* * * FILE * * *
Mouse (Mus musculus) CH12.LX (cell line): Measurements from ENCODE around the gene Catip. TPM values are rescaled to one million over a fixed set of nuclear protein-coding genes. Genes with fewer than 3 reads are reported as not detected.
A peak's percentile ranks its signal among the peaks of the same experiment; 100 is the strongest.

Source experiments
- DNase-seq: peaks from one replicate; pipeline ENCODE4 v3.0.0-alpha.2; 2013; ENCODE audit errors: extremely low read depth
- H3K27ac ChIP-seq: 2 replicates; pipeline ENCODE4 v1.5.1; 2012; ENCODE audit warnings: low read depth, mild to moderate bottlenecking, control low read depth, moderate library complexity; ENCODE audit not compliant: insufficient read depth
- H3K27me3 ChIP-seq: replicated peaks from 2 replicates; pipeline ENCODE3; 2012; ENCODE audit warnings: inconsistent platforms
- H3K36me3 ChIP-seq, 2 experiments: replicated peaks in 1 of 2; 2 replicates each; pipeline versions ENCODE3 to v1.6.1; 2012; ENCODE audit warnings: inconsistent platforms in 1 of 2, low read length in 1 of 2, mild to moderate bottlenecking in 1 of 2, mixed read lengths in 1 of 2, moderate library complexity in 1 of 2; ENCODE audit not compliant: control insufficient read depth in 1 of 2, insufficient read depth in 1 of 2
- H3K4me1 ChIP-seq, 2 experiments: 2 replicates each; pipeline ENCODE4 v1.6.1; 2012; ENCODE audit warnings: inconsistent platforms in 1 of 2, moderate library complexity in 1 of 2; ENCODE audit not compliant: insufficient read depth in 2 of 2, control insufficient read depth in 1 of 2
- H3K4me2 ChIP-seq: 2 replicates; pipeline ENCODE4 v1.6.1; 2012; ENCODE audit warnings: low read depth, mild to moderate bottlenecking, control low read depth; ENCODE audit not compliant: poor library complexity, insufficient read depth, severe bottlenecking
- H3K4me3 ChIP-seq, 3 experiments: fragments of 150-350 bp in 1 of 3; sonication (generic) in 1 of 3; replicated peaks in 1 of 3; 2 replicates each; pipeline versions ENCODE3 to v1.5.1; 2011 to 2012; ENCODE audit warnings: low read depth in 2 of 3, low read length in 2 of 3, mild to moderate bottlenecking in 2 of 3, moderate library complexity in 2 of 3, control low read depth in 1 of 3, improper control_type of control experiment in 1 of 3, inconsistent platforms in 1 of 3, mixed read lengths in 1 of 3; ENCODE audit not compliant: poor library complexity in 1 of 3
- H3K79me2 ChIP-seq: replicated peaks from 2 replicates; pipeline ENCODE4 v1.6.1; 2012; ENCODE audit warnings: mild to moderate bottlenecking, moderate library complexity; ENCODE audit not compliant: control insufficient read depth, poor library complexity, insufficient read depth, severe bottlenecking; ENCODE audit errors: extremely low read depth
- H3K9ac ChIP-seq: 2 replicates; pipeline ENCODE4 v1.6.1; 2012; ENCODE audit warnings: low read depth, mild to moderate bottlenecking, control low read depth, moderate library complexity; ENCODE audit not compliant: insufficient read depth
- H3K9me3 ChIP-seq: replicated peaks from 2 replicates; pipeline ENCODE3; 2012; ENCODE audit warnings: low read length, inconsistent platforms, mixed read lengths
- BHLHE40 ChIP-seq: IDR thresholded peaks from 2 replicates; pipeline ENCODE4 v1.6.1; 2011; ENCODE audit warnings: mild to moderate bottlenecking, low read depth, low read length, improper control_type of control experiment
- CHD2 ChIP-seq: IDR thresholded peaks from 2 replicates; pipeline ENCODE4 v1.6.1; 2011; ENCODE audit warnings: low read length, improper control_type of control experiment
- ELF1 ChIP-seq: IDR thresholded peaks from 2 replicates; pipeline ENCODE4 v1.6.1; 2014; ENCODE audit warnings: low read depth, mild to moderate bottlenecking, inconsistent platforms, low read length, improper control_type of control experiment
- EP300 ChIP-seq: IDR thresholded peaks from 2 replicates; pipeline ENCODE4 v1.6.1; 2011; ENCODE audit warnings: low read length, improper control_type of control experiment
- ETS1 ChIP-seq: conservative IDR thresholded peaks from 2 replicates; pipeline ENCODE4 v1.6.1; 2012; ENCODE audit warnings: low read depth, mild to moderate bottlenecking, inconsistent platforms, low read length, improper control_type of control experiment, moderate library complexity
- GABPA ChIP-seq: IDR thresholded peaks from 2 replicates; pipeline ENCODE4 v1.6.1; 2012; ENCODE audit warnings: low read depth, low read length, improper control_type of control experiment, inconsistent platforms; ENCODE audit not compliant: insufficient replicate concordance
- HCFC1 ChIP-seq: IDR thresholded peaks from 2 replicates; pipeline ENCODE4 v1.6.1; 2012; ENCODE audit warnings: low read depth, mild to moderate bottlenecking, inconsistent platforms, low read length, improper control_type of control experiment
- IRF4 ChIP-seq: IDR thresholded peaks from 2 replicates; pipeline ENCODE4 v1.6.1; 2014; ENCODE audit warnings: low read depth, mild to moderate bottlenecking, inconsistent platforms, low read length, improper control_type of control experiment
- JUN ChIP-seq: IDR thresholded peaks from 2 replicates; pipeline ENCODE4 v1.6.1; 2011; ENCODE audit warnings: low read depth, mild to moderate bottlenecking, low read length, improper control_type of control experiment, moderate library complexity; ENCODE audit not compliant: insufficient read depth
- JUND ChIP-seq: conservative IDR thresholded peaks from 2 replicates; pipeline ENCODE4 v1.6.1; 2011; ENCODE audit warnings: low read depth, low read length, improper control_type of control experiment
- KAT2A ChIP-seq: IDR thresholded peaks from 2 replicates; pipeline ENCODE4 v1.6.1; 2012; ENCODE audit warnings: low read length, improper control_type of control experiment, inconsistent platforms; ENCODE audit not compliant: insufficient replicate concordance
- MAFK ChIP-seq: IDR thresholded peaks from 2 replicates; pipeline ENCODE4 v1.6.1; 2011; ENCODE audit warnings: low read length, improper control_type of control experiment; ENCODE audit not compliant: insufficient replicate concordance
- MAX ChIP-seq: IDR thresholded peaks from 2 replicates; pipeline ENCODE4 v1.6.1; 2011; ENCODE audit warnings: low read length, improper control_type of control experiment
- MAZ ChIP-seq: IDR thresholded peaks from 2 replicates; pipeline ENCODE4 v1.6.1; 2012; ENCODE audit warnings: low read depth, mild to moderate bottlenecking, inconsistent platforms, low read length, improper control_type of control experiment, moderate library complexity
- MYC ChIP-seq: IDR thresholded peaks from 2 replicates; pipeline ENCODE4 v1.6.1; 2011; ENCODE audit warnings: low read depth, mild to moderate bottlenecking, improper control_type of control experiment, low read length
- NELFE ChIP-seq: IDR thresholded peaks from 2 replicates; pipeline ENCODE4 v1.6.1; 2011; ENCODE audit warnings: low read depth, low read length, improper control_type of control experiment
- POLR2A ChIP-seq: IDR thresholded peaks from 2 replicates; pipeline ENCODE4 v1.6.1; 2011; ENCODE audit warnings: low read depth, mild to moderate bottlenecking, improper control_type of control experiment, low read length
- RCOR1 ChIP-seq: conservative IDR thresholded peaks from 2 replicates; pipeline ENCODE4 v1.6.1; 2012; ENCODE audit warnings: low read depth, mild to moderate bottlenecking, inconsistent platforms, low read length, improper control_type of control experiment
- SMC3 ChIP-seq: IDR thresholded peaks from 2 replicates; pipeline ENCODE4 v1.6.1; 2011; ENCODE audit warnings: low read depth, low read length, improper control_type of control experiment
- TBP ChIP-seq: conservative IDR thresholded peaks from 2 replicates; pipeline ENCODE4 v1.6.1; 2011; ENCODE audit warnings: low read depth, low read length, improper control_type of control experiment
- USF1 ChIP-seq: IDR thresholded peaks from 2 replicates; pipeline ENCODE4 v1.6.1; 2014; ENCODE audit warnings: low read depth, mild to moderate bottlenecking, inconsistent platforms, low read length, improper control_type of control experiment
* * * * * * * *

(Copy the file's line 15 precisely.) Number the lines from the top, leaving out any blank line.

- CHD2 ChIP-seq: IDR thresholded peaks from 2 replicates; pipeline ENCODE4 v1.6.1; 2011; ENCODE audit warnings: low read length, improper control_type of control experiment